Pentagon plans for Maduro’s downfall: US military prepares to evacuate Americans and rebuild Venezuela

Anti-government protesters throw rocks at motorbike-mounted police officers as they fire tear gas back in Caracas during violent protests yesterday

The U.S. military is making preparations for the possible downfall of Nicolas Maduro’s regime in Venezuela, a top Navy admiral has said. 

The U.S. military is making preparations to rebuild Venezuelan infrastructure and evacuate Americans if Nicolas Maduro (pictured) is toppled in the coming days 

Defense chiefs have drawn up plans to restore the South American country’s infrastructure if Maduro is toppled in the coming days.  

The Pentagon has downplayed talk of pre-emptive military action to topple Maduro but said it had carried out ‘exhaustive planning’.  

Admiral Craig Faller insisted that the U.S. wanted a peaceful transfer of power but declared that his Southern Command was ready for any scenario.

Navy Admiral Craig Faller (pictured), the head of the U.S. Southern Command responsible for Latin America, said his military staff had made plans in case Maduro falls 
He said his military staff had made ‘Day Now’ plans to prepare for an immediate change of power as opposition leader Juan Guaido tries to topple Maduro.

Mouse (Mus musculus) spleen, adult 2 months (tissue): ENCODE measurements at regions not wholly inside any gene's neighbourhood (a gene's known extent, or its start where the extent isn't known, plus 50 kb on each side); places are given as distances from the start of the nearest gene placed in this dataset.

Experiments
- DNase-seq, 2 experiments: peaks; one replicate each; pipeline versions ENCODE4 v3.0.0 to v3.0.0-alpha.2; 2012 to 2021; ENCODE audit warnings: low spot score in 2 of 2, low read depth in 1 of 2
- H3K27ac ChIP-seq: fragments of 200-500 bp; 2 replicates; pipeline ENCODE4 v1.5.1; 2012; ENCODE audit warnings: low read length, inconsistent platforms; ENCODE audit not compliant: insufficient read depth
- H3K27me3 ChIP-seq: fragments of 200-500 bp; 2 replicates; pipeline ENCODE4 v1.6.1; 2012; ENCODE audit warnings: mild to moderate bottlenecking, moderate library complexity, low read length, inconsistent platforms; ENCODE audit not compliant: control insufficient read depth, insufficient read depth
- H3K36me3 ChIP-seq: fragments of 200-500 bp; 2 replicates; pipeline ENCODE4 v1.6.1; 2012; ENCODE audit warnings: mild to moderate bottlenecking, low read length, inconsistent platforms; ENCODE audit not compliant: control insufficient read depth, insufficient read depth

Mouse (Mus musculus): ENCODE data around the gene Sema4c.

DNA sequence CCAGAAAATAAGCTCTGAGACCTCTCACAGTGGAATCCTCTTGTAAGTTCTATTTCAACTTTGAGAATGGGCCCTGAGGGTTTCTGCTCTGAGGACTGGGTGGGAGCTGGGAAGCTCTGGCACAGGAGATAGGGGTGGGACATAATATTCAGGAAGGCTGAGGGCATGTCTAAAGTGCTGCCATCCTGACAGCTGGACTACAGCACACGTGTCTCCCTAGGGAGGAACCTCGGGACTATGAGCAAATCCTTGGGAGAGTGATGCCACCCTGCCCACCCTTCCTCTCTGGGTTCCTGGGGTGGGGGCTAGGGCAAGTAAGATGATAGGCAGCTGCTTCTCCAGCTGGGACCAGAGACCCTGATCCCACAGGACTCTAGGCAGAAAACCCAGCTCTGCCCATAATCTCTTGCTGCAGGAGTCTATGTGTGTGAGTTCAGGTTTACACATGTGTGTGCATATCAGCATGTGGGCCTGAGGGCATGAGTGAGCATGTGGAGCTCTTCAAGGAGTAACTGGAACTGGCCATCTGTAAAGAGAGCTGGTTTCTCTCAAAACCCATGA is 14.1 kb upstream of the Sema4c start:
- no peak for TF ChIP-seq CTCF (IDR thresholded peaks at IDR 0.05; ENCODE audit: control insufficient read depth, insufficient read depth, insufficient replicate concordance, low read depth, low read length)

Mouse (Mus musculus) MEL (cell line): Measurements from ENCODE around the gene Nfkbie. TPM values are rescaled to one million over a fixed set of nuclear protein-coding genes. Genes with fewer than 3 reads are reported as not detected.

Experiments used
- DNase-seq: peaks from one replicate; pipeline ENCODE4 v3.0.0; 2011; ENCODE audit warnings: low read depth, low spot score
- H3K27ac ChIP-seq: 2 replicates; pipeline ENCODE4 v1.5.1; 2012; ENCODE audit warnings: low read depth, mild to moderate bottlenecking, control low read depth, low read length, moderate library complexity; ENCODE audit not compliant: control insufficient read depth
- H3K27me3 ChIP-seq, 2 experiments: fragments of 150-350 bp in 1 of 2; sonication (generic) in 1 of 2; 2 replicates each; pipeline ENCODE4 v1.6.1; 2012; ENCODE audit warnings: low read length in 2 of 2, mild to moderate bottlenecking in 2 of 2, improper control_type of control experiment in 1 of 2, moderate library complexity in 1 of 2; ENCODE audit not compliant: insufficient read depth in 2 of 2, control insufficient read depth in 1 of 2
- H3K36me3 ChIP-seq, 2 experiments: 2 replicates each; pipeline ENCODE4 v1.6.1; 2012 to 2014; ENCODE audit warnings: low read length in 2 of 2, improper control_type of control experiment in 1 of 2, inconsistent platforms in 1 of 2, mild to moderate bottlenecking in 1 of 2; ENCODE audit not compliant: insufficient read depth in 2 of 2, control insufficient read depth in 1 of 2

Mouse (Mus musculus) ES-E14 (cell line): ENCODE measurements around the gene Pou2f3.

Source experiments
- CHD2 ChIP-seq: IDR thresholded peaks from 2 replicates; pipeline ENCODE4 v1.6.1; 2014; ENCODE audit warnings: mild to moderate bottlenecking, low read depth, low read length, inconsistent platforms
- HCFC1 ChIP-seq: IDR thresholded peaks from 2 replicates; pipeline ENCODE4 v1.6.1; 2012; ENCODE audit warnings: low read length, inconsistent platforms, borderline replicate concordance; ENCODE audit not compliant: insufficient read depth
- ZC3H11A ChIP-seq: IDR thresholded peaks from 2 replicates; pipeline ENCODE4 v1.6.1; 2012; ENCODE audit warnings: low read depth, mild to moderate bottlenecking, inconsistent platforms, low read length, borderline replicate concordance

‘We call it Day Now because there is going to be a day when the legitimate government takes over, and it’s going to come when we least expect it – and it could be right now,’ Faller said.  
But Faller, the head of the Southern Command in Latin America, insisted: ‘Our leadership’s been clear: It has to be, should be, primarily a democratic transition.
estoring vital Venezuelan infrastructure would be a priority for the U.S. and its allies in the region after Maduro’s exit, he said. 
The mixed signals from Washington come a day after Secretary of State Mike Pompeo said a military intervention was ‘possible’ if Maduro did not step down.
So far the Pentagon has helped to shuttle humanitarian aid to Colombia in the hope of transporting it to Venezuela, although Maduro has tried to block it at the border.’ 
U.S. officials have also ramped up its intelligence collection and intelligence sharing with allies such as Colombia. 
In addition they have made plans to evacuate non-combatant Americans from Venezuela should the need arise. 
Acting defense secretary Patrick Shanahan said the United States had carried out ‘exhaustive planning’ on Venezuela. 
He also canceled a planned trip to Europe on Wednesday to deal with the South American crisis.      
Another top Pentagon official, Kathryn Wheelbarger, said defense chiefs ‘always review available options and plan for contingencies’.  
Opposition leader Guaido is recognized as Venezuela’s legitimate head of state by the United States, the European Union and numerous South American nations.  
The crisis has escalated dramatically after Guaido issued a video calling on the people to back a military uprising against Maduro. 
However the security services have yet to defect to Guaido in large numbers and remain the key to Maduro’s survival.  
The U.S. believes Maduro’s election victory last year was illegitimate and the latest crisis began when he was sworn in for a second term in January this year.  
Maduro’s faltering regime is backed by Russia, China, Turkey and Cuba among others.  
The 56-year-old has been in power since 2013 when he replaced his mentor, the late Hugo Chavez, as Venezuelan president.